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One in five Northern Ireland adults involved in Irish cultural events last year, says report


Encouraged: Linda Ervine

Encouraged: Linda Ervine

Encouraged: Linda Ervine

Twenty percent of adults in Northern Ireland were involved in some way in Irish cultural activities over a 12-month period, newly published figures reveal.

That is almost twice the number participating in some way in Ulster Scots traditions, according to a report published by the Department for Communities.

While a large majority of people professed some respect for both the Irish and Ulster Scots traditions, a substantial minority revealed they had no understanding of either cultures.

The figures, published in two separate reports on the experience of Irish and Ulster Scots culture and heritage by adults in Northern Ireland, are taken from the Continuous Household Survey 2018/19.

Respondents were asked whether they attended, participated or engaged in Irish or Ulster Scots activities, such as festivals, concerts, dance events, parades, history, language and other classes. Overall, a fifth of adults did engage with Irish culture over the 12 months, including attending or participating in a 'feile', 'Fleadh Cheoil', Irish language or dancing classes.

This was close to the same percentage as a previous survey covering 2016/17.

Eleven percent of adults engaged in some way in Ulster Scots culture and heritage, with the most cited events being an 'Ulster Scots parade' and 'Burns night concert/Burns celebrations'. The figures also revealed that 86% of people "had at least a little respect for Irish culture and traditions", including 80% of Protestants.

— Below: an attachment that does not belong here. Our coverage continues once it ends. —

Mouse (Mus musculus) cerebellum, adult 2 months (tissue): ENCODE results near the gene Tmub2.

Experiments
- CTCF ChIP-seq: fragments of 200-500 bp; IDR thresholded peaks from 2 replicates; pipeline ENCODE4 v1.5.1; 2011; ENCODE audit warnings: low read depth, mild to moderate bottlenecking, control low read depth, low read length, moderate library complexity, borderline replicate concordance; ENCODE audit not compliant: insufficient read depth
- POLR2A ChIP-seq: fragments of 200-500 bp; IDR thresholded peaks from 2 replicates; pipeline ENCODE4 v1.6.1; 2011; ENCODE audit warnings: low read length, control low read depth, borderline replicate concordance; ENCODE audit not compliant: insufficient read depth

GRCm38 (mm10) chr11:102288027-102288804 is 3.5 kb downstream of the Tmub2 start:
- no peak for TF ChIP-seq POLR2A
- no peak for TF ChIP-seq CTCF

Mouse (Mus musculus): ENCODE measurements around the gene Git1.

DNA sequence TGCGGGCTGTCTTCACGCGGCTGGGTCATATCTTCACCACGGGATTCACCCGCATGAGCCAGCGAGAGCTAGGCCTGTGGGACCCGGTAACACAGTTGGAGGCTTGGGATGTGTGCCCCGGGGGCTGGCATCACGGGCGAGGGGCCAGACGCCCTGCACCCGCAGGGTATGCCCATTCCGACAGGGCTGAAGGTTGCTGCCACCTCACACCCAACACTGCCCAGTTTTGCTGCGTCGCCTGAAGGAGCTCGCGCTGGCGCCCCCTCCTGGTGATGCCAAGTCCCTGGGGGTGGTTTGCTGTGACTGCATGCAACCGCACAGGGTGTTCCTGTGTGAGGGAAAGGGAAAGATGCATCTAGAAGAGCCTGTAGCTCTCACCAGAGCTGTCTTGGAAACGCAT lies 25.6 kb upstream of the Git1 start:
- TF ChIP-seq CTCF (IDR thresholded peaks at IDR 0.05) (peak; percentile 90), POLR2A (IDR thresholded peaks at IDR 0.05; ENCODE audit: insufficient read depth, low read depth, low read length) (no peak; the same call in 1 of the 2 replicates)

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Four fifths had some respect for the Ulster Scots culture and traditions, including 75% of Catholics.

Those high numbers expressing some respect are encouraging, said Linda Ervine of Turas at the East Belfast Mission, which promotes the Irish language and runs classes for learners who are mostly members of the Protestant community.

"I suppose I am not overly surprised that more people are interested in Irish cultural activities, particularly because of the strength of the Irish language," she added.

Ms Ervine said that when her centre is involved in organising or promoting Ulster Scots events or activities, they tend not to be well attended.

"This is something I have seen, something that I have observed but I do not have an explanation," she said, also though she noted people cannot learn Ulster Scots in the same way as a fully established language as Irish.

Reamonn O Ciarain of Gael Linn, an Irish language and cultural organisation with offices in Armagh and Dublin, said that adults and younger people are more likely to turn to both Irish and Ulster Scots culture and heritage as they discover a "reflective and more participative way of life more rewarding and fulfilling rather than passively consuming what appears on screens in front of us".

"It is encouraging that, in general, adults seem to have maintained their level of engagement and interest in culture and heritage," said Mr O Ciarain.

"There is certainly much to celebrate in terms of culture and heritage on our island and the citizens of NI are clearly aware of this given the breadth of activities in which adults engage."

The reports also show that 29% of adults have no understanding at all about Ulster Scots culture and 16% no understanding of Irish traditions.

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